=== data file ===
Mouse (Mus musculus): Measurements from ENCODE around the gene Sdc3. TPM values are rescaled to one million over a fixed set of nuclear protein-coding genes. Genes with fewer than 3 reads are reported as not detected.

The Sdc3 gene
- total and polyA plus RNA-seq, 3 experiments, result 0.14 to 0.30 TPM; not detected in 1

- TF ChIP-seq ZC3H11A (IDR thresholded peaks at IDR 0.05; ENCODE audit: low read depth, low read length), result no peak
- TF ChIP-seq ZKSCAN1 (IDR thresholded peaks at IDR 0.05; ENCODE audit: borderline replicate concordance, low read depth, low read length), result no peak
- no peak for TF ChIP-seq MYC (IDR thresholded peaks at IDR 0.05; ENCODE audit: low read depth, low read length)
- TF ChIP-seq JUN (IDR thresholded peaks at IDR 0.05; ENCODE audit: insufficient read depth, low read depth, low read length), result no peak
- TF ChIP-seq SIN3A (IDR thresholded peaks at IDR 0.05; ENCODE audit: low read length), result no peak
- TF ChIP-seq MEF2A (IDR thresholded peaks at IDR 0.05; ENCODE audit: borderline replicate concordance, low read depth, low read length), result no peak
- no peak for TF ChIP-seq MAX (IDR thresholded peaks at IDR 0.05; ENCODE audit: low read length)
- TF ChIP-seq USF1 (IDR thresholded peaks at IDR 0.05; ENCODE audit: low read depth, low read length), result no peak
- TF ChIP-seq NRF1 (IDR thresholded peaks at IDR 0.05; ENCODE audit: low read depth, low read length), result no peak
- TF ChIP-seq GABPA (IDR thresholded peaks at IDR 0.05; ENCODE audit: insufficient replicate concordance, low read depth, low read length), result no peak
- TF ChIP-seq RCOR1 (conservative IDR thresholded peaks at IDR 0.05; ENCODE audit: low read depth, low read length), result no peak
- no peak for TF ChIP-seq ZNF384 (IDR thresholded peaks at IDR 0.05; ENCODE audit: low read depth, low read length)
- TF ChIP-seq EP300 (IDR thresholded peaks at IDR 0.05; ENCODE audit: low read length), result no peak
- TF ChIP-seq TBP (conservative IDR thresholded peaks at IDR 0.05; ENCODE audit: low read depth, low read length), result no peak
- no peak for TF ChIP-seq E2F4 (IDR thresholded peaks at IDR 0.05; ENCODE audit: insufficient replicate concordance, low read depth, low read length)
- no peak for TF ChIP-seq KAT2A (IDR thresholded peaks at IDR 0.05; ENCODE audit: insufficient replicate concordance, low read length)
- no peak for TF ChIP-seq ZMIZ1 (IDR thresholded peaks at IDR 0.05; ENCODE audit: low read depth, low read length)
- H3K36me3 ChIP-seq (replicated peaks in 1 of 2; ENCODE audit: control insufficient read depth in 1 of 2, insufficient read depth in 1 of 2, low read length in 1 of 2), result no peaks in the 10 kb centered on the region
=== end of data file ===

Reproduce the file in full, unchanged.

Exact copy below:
Mouse (Mus musculus): Measurements from ENCODE around the gene Sdc3. TPM values are rescaled to one million over a fixed set of nuclear protein-coding genes. Genes with fewer than 3 reads are reported as not detected.

The Sdc3 gene
- total and polyA plus RNA-seq, 3 experiments, result 0.14 to 0.30 TPM; not detected in 1

- TF ChIP-seq ZC3H11A (IDR thresholded peaks at IDR 0.05; ENCODE audit: low read depth, low read length), result no peak
- TF ChIP-seq ZKSCAN1 (IDR thresholded peaks at IDR 0.05; ENCODE audit: borderline replicate concordance, low read depth, low read length), result no peak
- no peak for TF ChIP-seq MYC (IDR thresholded peaks at IDR 0.05; ENCODE audit: low read depth, low read length)
- TF ChIP-seq JUN (IDR thresholded peaks at IDR 0.05; ENCODE audit: insufficient read depth, low read depth, low read length), result no peak
- TF ChIP-seq SIN3A (IDR thresholded peaks at IDR 0.05; ENCODE audit: low read length), result no peak
- TF ChIP-seq MEF2A (IDR thresholded peaks at IDR 0.05; ENCODE audit: borderline replicate concordance, low read depth, low read length), result no peak
- no peak for TF ChIP-seq MAX (IDR thresholded peaks at IDR 0.05; ENCODE audit: low read length)
- TF ChIP-seq USF1 (IDR thresholded peaks at IDR 0.05; ENCODE audit: low read depth, low read length), result no peak
- TF ChIP-seq NRF1 (IDR thresholded peaks at IDR 0.05; ENCODE audit: low read depth, low read length), result no peak
- TF ChIP-seq GABPA (IDR thresholded peaks at IDR 0.05; ENCODE audit: insufficient replicate concordance, low read depth, low read length), result no peak
- TF ChIP-seq RCOR1 (conservative IDR thresholded peaks at IDR 0.05; ENCODE audit: low read depth, low read length), result no peak
- no peak for TF ChIP-seq ZNF384 (IDR thresholded peaks at IDR 0.05; ENCODE audit: low read depth, low read length)
- TF ChIP-seq EP300 (IDR thresholded peaks at IDR 0.05; ENCODE audit: low read length), result no peak
- TF ChIP-seq TBP (conservative IDR thresholded peaks at IDR 0.05; ENCODE audit: low read depth, low read length), result no peak
- no peak for TF ChIP-seq E2F4 (IDR thresholded peaks at IDR 0.05; ENCODE audit: insufficient replicate concordance, low read depth, low read length)
- no peak for TF ChIP-seq KAT2A (IDR thresholded peaks at IDR 0.05; ENCODE audit: insufficient replicate concordance, low read length)
- no peak for TF ChIP-seq ZMIZ1 (IDR thresholded peaks at IDR 0.05; ENCODE audit: low read depth, low read length)
- H3K36me3 ChIP-seq (replicated peaks in 1 of 2; ENCODE audit: control insufficient read depth in 1 of 2, insufficient read depth in 1 of 2, low read length in 1 of 2), result no peaks in the 10 kb centered on the region